If we want a healthier Canada, we should spend less on health care.
That's the counterintuitive conclusion of a new study.
But, of course, there's a catch: To reap the benefits, we need to spend the savings on social programs such as income assistance, subsidized housing, early childhood education and affordable child care.
In other words, we don't need to spend less on health, we need to do a better job of allocating our health dollars.
To start, we must redefine "health spending."
The vast majority of our health dollars go to providing care after people fall ill – principally for hospitals, physician services and drugs. Only about 5 per cent of health dollars go to prevention and health promotion.
But that's only part of the story. We spend about three times as much on sickness care as we do on social programs. This is a rough estimate, of course: While we track our sickness care obsessively – a large institution, the Canadian Institute for Health Information, was created solely for this purpose – no one is really tracking how much Ottawa, the provinces and territories invest collectively in social welfare.
That's where the new study, published in Monday's edition of the Canadian Medical Association Journal, comes in.
A team led by Dr. Daniel Dutton of the School of Public Policy at the University of Calgary compared funding for health care (read: sickness care) and social services from 1981 to 2011.
They found that average per capita spending for health was $2,900, almost three times the $930 per capita spending for social services.
More striking still is that health spending increased much more quickly than social-welfare spending over those three decades.
"Real" health spending (minus the impact of inflation) per capita doubled to $4,000 from $2,000 in that period. Meanwhile, real social spending rose to just $970 per capita from $770.
If you prefer the more traditional budgetary numbers, we spent $136-billion on health care in 2011, compared with $49-billion in 1981. By comparison, $33-billion went to social programs in 2011, up from $19.7-billion. (Again, these are constant dollars.)
Dr. Dutton's research team also looked at the impact of spending choices on health outcomes – specifically avoidable mortality, infant mortality and life expectancy. With some fancy math, they showed that if governments had spent one more cent on social services for every dollar spent on health, life expectancy in this country could have increased by another 5 per cent and avoidable mortality could have dropped an additional 3 per cent. (In their calculations there was no appreciable effect on child mortality.)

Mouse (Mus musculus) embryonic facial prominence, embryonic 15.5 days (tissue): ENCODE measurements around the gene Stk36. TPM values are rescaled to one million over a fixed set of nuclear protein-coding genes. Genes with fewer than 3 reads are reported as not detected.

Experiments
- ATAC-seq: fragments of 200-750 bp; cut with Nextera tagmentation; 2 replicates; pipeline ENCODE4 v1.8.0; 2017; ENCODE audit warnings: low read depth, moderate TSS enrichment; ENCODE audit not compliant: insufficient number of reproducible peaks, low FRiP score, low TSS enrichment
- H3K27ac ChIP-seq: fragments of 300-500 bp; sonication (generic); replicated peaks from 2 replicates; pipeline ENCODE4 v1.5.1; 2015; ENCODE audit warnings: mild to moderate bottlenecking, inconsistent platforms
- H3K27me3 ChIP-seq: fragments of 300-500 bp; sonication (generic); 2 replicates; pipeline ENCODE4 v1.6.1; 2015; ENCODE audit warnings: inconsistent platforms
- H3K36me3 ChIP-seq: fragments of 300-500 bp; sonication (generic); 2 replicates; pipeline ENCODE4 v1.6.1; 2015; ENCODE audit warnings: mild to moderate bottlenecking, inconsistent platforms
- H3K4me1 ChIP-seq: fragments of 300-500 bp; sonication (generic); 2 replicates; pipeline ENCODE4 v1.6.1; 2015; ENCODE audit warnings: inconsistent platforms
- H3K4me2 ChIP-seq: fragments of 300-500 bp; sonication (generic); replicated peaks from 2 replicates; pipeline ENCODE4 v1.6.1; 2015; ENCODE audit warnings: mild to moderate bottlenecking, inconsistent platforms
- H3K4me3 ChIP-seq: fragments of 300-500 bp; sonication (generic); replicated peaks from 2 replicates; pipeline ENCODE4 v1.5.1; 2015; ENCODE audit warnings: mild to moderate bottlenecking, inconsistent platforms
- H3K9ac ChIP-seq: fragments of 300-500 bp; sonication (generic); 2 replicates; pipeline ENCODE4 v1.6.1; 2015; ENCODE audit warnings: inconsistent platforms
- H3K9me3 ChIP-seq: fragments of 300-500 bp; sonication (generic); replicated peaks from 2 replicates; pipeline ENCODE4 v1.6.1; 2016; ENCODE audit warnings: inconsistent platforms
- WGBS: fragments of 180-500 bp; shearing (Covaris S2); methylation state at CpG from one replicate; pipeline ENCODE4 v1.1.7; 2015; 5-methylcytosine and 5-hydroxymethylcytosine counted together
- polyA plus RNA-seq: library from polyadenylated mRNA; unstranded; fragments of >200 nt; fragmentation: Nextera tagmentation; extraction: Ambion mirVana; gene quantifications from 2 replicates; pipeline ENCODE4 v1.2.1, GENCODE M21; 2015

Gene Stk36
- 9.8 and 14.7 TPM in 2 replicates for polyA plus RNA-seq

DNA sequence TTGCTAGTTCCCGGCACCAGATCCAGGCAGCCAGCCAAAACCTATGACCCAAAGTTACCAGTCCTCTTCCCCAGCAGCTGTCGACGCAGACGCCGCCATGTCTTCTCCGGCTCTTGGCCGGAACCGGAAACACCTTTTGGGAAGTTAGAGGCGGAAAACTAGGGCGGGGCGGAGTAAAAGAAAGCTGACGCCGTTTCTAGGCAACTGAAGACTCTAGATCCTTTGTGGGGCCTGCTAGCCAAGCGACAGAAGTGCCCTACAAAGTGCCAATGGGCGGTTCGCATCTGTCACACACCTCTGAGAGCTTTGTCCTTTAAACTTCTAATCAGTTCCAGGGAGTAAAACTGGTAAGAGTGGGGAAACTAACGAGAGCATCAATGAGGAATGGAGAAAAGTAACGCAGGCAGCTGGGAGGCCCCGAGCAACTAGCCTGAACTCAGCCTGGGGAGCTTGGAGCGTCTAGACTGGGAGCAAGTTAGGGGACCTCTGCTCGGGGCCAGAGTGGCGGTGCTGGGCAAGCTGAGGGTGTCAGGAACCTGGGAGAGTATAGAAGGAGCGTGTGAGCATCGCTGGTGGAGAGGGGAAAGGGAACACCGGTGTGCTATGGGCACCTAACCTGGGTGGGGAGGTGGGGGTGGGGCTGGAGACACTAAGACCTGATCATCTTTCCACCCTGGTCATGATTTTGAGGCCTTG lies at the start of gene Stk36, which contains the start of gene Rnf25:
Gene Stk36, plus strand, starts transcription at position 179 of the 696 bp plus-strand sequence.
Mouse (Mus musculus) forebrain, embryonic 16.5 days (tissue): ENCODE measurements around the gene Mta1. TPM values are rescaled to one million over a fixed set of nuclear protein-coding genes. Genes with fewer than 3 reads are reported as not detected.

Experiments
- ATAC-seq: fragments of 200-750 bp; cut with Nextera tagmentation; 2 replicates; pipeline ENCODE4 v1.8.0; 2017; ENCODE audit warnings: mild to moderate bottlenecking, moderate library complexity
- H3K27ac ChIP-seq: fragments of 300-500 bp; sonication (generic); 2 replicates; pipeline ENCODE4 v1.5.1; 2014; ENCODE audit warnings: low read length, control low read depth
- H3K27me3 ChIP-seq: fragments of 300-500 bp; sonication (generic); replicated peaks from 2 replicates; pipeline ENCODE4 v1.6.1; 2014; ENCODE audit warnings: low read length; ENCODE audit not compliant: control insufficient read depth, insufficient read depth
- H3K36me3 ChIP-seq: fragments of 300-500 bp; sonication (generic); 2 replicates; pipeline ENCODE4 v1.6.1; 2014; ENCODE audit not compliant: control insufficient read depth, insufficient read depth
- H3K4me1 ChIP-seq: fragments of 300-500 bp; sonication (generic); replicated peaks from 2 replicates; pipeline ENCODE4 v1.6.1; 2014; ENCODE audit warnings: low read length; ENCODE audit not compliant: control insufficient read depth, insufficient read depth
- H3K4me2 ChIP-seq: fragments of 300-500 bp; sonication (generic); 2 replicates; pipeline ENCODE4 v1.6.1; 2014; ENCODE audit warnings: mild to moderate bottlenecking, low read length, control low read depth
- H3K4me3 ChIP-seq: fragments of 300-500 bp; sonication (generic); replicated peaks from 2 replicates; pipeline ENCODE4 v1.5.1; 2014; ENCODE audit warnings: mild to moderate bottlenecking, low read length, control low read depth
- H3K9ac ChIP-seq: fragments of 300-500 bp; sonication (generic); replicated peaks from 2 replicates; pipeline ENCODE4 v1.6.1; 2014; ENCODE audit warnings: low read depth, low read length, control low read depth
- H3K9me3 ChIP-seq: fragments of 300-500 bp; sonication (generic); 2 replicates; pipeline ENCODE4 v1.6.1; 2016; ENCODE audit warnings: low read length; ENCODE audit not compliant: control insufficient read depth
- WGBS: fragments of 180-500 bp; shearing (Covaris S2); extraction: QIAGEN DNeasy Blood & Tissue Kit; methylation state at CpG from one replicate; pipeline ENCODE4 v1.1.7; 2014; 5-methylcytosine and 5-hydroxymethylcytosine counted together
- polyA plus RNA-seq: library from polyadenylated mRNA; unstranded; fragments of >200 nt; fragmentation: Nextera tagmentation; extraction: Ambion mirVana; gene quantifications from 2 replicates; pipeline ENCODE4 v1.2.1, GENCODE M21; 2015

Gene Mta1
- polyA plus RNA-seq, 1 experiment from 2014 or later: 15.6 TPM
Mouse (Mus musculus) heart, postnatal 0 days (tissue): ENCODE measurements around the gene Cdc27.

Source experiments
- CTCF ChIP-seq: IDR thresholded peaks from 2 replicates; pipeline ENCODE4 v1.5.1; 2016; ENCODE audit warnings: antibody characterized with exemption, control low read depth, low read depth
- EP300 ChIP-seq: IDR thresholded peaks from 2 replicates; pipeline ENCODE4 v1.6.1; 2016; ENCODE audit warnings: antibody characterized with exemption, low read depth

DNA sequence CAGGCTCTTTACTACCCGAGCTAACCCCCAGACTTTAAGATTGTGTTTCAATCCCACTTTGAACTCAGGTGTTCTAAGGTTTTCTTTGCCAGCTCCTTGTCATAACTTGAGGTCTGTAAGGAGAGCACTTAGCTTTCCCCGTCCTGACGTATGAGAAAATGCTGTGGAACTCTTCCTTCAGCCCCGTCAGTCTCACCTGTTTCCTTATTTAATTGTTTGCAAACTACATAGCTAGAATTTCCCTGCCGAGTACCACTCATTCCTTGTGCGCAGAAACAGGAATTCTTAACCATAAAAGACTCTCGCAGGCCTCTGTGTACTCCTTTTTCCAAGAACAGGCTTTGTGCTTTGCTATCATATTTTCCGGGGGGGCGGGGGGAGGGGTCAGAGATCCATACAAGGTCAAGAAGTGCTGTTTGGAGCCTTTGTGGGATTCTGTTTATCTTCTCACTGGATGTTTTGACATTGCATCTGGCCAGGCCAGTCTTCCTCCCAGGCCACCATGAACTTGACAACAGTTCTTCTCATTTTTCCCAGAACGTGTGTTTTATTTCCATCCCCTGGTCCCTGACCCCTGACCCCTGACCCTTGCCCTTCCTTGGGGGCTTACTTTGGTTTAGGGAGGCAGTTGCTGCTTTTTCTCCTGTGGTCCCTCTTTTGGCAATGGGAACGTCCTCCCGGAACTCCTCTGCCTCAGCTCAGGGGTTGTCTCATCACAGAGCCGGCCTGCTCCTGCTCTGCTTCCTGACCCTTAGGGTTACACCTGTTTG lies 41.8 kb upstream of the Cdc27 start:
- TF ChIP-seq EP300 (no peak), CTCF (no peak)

In a related commentary, Dr. Paul Kershaw of the School of Population and Public Health at the University of British Columbia said "these results add to evidence that should impel governments to seek better balance between medical and social expenditures."
That spending on social programs provides far more bang for the health buck than spending on sickness care is not news. We've long known that the conditions in which people grow, work, live and age (what academics call the social determinants of health) matter a lot more to the health of individuals and society than medicine does. Having a decent income, an education, housing, food security, a sound physical environment and a sense of belonging is what allows you to be healthy. People's health can also be adversely affected by racism, sexism, homophobia and other circumstances that interfere with those basic needs.
In democratic, just societies, we tackle these inequities with laws, political actions and social programs designed to redistribute wealth.
The new research reminds us that when we fail to do so, we pay the price in lost lives and life expectancy.
Yet, at the end of the day, we always pour money into sickness care and wind up shortchanging social programs that would result in people being healthier 10, 20 and 30 years down the road.
It is an approach best illustrated by a parable: One day, a group sitting by a river sees a baby in the water. One of them dives in to save her. Soon, more babies appear, and the bystanders all jump in to save the children. But one person has the presence of mind to go upstream and figure out how to stop babies from falling into the river in the first place.
In our public policies we need more of that upstream thinking, beginning with a sounder redistribution of health and sickness care spending.